I recently posted an article on using Azure DevTest Labs for isolated developer/test environments, but you could also setup a dedicated server or use tools like Hyper-V or VMware.  Another possible solution is to deploy a copy of your system specifically for this task in your existing environment.  The goal would be to have a duplicate (or close to it) of your current production environment.  At this point for migrating to Dynamics 365 online we don’t need to worry about users or data, we are just concerned with the schema customizations.  (We will deal with users and data at a later step).

For example, if you current production environment is CRM 2011, then you would setup a CRM 2011 Test environment and import a backup/copy of your CRM 2011 database to the environment.  Same if you have a CRM 2013 environment.  The process to import a organization database is outlined in this technet article.  As mentioned above, we are not concerned with users so they don’t need to be mapped (with the exception of System Administrator).

I prefer to take a copy of the production environment as it will have all the solutions that end users would be using, however, if you use managed solutions and have a test/dev org with the unmanaged solutions it may be more applicable to use that instead.

If you only have managed solutions and don’t have the original unmanaged, this will be an issue as we will need to export the solution from the step environment to import it to online.  Please refer to this article as a potential method to get an unmanaged version of your solutions.

Note that you could import a CRM 2011 database to a CRM 2013 system (it will upgrade) however I found that the process may fail if you have deprecated JavaScript syntax.  The goal is just upgrade your schema changes.  Updating JavaScript will come as a later step.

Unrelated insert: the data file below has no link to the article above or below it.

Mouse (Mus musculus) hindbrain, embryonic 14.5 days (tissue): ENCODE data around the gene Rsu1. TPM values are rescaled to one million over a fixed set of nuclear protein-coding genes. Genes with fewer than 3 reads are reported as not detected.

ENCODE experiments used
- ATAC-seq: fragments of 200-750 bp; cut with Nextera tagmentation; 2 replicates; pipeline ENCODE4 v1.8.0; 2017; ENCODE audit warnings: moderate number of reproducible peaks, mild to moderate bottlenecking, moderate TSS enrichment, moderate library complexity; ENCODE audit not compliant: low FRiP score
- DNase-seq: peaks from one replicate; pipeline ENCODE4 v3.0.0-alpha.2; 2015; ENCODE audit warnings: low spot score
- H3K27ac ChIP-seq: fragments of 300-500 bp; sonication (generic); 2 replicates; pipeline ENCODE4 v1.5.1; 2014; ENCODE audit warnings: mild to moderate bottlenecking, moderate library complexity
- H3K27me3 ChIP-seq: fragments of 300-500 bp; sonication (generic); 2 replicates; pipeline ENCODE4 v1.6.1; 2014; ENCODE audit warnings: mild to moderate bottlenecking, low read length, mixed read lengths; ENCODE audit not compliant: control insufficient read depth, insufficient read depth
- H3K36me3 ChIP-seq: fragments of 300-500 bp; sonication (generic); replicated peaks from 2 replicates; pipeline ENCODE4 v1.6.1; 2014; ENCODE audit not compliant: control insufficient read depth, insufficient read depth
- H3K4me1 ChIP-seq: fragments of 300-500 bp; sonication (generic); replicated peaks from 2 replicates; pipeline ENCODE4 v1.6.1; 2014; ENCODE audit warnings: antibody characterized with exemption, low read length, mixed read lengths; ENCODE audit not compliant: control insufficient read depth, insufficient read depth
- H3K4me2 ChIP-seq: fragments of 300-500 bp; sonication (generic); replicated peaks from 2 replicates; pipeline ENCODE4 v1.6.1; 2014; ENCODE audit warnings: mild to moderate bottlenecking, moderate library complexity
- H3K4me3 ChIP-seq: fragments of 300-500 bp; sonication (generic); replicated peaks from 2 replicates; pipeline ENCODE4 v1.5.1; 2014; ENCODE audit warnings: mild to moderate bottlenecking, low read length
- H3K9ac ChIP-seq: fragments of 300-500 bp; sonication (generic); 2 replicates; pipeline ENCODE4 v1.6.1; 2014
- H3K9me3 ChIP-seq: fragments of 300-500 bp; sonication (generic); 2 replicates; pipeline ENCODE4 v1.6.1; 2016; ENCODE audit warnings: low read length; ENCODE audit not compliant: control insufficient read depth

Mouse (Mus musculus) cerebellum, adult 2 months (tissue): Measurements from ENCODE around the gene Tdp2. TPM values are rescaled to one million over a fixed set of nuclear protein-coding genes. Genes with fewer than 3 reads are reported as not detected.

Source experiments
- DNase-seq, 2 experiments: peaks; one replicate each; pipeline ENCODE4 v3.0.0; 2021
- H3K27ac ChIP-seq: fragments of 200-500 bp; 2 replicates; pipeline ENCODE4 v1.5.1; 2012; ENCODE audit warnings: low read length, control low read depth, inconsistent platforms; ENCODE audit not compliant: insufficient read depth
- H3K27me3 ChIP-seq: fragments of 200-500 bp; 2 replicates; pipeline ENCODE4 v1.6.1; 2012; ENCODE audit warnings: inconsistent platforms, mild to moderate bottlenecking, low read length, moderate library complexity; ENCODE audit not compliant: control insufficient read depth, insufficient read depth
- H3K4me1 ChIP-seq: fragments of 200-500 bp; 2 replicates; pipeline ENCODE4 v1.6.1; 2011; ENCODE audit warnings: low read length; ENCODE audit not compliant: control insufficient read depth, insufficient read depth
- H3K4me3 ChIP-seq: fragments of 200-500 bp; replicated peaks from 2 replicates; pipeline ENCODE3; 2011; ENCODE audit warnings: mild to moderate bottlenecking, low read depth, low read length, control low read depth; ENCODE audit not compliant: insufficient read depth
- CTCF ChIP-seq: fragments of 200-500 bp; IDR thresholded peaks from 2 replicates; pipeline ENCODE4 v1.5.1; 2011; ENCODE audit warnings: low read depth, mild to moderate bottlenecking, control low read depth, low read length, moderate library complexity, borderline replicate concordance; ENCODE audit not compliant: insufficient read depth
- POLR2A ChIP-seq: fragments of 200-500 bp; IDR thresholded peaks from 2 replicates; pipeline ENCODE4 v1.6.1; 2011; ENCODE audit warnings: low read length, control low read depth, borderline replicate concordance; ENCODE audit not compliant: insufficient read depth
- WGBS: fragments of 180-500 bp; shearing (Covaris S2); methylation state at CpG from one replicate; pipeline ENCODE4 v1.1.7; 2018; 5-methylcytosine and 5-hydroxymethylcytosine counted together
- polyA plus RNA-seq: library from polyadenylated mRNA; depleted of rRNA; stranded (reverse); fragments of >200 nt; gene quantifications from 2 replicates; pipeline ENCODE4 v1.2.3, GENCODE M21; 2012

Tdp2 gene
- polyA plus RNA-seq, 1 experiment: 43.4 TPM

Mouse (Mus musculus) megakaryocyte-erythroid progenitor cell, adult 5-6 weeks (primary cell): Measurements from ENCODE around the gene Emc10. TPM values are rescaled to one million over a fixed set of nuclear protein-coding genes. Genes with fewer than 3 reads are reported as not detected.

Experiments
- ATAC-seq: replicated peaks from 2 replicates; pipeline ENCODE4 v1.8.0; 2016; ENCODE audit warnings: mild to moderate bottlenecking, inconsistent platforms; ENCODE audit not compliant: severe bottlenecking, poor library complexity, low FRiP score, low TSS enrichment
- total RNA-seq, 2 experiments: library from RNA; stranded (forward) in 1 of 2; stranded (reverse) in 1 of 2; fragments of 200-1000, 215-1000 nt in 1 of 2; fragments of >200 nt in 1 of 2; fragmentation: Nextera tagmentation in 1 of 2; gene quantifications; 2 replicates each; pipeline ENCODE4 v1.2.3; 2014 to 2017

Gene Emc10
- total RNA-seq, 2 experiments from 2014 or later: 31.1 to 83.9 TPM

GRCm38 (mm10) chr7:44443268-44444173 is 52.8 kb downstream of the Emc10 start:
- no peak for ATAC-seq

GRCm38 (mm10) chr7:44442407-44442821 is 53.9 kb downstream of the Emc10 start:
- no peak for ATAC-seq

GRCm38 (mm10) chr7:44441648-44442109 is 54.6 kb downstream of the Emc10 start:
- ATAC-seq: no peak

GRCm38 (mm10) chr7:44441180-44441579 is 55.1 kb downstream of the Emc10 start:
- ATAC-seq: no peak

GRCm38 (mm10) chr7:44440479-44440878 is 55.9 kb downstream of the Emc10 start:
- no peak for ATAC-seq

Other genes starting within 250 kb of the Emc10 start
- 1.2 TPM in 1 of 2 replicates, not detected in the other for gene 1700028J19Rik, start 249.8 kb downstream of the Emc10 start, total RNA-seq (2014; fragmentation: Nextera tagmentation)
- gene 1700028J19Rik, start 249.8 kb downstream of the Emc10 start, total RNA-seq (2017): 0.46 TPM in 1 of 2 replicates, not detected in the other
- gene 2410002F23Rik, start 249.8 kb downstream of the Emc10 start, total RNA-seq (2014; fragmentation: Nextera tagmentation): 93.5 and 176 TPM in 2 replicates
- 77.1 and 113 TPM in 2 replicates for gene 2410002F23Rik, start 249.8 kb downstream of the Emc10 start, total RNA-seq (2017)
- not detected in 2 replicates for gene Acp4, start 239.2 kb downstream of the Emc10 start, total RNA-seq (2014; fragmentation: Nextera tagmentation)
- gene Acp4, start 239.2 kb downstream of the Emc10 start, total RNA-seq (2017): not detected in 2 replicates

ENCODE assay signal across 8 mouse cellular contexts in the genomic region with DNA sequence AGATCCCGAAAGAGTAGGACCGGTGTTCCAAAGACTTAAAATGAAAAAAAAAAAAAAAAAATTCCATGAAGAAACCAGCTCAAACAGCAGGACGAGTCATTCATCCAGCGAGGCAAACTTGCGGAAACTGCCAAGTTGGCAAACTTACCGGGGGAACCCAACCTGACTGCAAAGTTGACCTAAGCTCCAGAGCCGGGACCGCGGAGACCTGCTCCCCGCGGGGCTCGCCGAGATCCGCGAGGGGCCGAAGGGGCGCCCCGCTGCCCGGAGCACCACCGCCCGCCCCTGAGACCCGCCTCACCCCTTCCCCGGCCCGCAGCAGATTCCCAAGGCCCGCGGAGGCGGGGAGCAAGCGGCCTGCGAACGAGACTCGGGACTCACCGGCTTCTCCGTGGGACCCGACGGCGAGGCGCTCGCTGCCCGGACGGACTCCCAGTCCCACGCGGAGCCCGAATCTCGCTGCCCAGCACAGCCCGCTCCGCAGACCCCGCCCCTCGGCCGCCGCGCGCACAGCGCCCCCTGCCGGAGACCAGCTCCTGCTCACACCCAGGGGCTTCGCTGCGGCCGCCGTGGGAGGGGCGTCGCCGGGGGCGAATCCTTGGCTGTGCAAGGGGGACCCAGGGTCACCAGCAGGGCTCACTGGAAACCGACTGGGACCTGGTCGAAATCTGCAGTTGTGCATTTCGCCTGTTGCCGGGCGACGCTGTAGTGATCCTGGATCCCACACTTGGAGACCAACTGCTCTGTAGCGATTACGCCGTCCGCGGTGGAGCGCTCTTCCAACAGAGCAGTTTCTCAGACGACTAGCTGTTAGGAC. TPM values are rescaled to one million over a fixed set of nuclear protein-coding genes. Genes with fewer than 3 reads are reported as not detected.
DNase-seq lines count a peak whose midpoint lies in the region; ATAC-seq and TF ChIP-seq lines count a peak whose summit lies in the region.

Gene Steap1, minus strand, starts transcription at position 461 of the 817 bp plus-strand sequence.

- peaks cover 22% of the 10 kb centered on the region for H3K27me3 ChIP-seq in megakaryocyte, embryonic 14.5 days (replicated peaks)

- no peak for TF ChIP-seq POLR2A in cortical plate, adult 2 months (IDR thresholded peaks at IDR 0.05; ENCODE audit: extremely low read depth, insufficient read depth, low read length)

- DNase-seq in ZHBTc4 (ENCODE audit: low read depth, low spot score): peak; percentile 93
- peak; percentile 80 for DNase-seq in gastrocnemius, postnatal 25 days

Custom JavaScript

Once your test environment setup, what I personally like to do is comment out the content of the custom JavaScript code but leave the function names intact.  As stated above, the upgrade process will not update custom code.

This also would not be a bad time to make a separate backup of your custom JavaScript web resources.

There are different tools that you could use, I find that the Web Resources manager in the XrmToolBox works well, but you could also use Visual Studio.

If you are 100% confident that your code is compatible with the latest SDK methods, you could skip this step, but I find that a lot of code written in CRM 4.0 or CRM 2011 will need some level of refactoring and it also may reference libraries no longer available.

The reason for doing this is that the upgrade process will fail if there are outdated JavaScript functions as we move our solutions up through the CRM versions.  Leaving the function names intact means the trigger events from forms, tabs and fields will remain intact so we can fix those up later.

When we reach our target version (v9) we will then go back and either update our JavaScript functions or replace them with more modern methods (business rules, workflows, etc).  This is the subject of a later post.